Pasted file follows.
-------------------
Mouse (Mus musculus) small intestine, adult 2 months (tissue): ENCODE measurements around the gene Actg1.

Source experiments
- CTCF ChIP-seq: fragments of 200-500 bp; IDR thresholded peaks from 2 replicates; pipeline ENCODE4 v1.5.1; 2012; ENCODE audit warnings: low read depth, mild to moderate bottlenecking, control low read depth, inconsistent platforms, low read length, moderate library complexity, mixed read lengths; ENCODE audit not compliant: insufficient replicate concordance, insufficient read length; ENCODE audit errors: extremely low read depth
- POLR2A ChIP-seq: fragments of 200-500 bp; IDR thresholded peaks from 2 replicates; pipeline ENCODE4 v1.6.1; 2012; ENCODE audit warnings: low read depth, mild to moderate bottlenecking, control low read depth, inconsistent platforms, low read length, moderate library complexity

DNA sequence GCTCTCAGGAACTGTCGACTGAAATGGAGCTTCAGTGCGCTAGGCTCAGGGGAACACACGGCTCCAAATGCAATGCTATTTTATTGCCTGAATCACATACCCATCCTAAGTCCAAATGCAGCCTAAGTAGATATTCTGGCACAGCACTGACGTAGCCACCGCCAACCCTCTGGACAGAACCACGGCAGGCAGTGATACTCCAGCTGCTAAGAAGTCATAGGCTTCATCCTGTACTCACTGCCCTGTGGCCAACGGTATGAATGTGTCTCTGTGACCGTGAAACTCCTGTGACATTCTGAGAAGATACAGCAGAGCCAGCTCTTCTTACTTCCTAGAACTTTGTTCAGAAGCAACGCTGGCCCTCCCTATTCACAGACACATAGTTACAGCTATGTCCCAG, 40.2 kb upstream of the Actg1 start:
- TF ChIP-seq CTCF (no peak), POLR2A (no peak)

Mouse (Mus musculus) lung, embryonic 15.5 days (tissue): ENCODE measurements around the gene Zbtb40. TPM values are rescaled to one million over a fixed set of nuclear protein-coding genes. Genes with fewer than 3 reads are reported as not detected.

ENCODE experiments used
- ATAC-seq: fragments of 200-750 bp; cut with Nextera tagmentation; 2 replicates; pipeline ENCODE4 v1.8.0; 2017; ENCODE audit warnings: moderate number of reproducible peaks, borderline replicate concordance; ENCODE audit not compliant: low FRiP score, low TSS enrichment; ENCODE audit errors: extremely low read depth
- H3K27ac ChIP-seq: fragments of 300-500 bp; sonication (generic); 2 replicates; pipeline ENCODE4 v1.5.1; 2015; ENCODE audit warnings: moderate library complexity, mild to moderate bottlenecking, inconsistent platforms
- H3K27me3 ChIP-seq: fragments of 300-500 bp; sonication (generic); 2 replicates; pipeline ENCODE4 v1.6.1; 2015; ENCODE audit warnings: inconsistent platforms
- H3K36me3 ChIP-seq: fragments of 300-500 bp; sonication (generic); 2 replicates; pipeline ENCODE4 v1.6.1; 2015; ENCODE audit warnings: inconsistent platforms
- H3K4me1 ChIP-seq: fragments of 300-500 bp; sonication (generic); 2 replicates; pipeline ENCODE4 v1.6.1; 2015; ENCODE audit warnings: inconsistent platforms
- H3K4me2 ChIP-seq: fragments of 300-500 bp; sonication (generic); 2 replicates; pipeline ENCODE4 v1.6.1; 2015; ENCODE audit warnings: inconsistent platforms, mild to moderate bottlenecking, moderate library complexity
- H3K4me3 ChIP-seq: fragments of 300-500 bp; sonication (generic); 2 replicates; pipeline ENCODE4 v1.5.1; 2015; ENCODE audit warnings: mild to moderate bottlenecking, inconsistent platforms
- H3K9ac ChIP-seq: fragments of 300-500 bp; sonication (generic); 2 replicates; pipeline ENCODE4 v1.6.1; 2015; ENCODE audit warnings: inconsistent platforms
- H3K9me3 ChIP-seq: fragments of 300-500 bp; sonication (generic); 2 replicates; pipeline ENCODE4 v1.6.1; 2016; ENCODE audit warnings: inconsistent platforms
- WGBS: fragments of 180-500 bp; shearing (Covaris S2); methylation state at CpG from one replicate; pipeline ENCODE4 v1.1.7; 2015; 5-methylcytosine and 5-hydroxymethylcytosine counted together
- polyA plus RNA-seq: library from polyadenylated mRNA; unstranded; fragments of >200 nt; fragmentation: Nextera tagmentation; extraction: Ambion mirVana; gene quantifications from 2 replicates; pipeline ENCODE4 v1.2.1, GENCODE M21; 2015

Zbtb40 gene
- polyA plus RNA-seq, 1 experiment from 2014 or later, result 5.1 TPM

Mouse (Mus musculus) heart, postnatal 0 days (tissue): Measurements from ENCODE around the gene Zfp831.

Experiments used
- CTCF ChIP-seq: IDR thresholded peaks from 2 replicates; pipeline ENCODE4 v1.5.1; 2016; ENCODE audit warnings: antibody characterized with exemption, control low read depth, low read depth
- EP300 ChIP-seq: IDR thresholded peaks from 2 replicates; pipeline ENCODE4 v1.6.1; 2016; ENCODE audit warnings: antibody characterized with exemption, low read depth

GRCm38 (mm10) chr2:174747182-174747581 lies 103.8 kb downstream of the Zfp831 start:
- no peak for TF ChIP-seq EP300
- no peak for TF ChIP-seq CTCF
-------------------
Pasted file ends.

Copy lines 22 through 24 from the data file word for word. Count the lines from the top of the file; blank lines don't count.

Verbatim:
Mouse (Mus musculus) heart, postnatal 0 days (tissue): Measurements from ENCODE around the gene Zfp831.

Experiments used
- CTCF ChIP-seq: IDR thresholded peaks from 2 replicates; pipeline ENCODE4 v1.5.1; 2016; ENCODE audit warnings: antibody characterized with exemption, control low read depth, low read depth